In addition to providing valuable services, these investments represent key job creation opportunities for the types of workers who suffered the worst labour market impacts of the pandemic—youth, women and racialized workers. BC Budget 2021 must also ensure that all new jobs supported with public funds pay decent wages and provide good working conditions and benefits. 

2. An ambitious program of infrastructure investment, including in affordable housing, transit and digital connectivity

In addition, this budget presents the opportunity of a generation to expedite badly-needed and long-overdue infrastructure investments, including a large-scale affordable housing build-out (in particular in non-market housing), ambitious municipal infrastructure renewal and public transit expansion local governments have been asking for, climate action initiatives, expanded broadband and cell phone connectivity in rural and remote areas and on First Nations reserves, as well as investment in programs that help low-income households afford Internet service and digital devices to improve digital equity.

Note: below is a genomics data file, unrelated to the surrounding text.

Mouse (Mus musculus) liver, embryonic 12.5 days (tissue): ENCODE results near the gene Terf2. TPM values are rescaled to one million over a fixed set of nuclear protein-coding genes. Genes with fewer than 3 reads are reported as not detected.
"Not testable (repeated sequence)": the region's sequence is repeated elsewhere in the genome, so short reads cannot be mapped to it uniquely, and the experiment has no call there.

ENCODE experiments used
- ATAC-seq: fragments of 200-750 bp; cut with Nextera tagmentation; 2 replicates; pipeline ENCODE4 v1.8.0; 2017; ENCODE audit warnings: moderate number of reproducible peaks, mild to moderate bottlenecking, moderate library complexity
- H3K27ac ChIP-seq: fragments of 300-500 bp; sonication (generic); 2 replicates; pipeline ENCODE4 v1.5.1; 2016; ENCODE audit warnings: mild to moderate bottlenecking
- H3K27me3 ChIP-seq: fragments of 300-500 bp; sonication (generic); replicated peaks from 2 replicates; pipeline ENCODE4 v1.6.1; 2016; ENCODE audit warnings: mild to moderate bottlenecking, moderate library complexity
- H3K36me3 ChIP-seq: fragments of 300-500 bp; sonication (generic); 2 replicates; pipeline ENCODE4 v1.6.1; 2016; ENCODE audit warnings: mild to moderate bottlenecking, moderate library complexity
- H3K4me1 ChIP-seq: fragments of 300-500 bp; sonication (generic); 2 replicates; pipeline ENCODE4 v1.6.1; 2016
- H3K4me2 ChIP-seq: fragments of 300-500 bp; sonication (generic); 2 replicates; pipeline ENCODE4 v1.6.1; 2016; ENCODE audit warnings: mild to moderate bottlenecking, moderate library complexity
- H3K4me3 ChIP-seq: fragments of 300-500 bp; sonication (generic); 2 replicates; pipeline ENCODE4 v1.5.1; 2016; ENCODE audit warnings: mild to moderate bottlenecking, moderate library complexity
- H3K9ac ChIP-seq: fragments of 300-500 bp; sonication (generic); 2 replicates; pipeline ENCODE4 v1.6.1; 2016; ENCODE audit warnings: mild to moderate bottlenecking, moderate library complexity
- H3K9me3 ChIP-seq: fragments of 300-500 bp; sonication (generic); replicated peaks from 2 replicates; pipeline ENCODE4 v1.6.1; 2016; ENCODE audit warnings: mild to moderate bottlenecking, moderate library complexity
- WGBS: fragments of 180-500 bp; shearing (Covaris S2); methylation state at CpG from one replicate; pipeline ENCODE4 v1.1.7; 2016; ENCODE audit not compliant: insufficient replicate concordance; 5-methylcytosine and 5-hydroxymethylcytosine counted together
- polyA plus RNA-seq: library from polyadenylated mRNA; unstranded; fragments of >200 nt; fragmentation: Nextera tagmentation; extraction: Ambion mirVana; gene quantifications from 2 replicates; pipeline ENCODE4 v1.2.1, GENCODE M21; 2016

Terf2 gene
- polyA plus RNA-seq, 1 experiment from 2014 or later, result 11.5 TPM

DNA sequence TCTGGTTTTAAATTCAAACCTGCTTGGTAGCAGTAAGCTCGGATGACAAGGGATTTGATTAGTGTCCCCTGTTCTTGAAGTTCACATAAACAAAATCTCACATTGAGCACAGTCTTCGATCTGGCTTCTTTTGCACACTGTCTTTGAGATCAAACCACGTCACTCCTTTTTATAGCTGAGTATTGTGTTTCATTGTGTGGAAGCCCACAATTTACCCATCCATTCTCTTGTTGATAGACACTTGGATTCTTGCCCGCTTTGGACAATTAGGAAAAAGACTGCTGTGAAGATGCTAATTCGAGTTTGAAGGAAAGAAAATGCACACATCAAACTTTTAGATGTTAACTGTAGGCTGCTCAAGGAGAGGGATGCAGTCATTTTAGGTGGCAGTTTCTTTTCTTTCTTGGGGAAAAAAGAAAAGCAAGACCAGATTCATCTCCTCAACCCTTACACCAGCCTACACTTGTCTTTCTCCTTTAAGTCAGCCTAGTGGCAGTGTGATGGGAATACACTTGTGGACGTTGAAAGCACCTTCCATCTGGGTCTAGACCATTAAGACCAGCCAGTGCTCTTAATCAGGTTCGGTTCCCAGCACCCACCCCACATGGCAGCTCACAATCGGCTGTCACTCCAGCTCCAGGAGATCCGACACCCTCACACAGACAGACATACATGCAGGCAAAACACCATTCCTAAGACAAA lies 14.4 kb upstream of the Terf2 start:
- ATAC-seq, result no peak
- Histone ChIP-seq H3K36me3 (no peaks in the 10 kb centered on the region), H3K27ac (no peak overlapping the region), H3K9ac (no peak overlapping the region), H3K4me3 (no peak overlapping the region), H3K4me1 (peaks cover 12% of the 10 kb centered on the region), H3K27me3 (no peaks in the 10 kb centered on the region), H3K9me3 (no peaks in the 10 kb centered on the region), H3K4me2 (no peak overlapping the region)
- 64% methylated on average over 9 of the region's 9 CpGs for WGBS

3. Labour market reform to strengthen workplace rights and protections, and proactively enforce them

Labour market reform is the government’s lever to increase the proportion of better-paying jobs with decent working conditions and benefits such as paid sick days. While many needed reforms to workplace rights have no direct provincial budget implications, one item that does—and that is long overdue—is significantly boosting proactive monitoring and enforcement of workplace rights, including through the Employment Standards Branch of the Ministry of Labour and through the Labour Relations Board. Both of these bodies remain underfunded, leading to backlogs and delays for workers who have experienced injustice in the workplace and are seeking redress.